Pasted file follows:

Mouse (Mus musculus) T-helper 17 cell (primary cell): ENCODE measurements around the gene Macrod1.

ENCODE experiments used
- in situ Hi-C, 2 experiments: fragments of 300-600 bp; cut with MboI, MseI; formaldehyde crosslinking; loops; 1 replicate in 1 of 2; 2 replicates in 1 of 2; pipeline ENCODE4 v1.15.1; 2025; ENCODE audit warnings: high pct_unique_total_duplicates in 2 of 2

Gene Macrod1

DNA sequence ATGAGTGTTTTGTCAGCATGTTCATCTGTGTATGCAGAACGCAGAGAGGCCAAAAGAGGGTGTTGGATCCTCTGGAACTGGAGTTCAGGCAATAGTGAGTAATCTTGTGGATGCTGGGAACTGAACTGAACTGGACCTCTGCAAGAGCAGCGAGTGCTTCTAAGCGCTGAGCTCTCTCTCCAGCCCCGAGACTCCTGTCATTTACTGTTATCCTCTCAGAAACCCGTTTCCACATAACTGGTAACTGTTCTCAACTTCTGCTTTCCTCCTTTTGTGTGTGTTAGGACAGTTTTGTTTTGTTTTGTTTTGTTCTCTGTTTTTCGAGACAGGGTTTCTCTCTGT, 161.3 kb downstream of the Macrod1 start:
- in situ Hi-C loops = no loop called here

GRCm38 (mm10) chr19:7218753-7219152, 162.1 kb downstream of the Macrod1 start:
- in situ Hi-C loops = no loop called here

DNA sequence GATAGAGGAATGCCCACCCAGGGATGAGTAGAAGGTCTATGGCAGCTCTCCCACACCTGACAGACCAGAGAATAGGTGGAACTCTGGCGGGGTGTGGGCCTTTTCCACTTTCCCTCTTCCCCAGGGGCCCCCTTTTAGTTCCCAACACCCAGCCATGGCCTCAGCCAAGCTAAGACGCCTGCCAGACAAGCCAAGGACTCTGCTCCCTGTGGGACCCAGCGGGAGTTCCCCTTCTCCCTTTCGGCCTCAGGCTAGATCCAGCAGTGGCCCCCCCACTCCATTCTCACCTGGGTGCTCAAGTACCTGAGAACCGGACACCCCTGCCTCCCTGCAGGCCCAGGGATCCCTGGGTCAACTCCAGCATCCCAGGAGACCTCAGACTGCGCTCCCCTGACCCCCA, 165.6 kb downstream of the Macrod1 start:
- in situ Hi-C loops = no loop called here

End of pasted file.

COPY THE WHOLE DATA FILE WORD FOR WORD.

Mouse (Mus musculus) T-helper 17 cell (primary cell): ENCODE measurements around the gene Macrod1.

ENCODE experiments used
- in situ Hi-C, 2 experiments: fragments of 300-600 bp; cut with MboI, MseI; formaldehyde crosslinking; loops; 1 replicate in 1 of 2; 2 replicates in 1 of 2; pipeline ENCODE4 v1.15.1; 2025; ENCODE audit warnings: high pct_unique_total_duplicates in 2 of 2

Gene Macrod1

DNA sequence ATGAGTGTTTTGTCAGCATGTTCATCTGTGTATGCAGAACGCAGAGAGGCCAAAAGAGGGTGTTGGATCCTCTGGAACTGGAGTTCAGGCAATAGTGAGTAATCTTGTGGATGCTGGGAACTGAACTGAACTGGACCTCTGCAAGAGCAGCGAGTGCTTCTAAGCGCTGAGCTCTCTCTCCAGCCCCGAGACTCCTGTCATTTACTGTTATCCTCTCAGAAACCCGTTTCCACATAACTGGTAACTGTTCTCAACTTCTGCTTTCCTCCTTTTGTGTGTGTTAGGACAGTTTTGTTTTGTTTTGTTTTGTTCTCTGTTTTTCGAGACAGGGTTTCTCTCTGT, 161.3 kb downstream of the Macrod1 start:
- in situ Hi-C loops = no loop called here

GRCm38 (mm10) chr19:7218753-7219152, 162.1 kb downstream of the Macrod1 start:
- in situ Hi-C loops = no loop called here

DNA sequence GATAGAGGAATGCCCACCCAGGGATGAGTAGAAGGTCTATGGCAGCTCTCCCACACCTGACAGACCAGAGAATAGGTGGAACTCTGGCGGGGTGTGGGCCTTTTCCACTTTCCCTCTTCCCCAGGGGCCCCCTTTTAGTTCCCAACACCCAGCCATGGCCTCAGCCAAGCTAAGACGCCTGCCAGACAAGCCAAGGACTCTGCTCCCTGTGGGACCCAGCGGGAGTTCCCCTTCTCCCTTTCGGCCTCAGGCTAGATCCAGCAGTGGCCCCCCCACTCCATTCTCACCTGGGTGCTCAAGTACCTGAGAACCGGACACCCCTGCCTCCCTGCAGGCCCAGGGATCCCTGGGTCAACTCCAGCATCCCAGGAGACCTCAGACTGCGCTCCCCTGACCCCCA, 165.6 kb downstream of the Macrod1 start:
- in situ Hi-C loops = no loop called here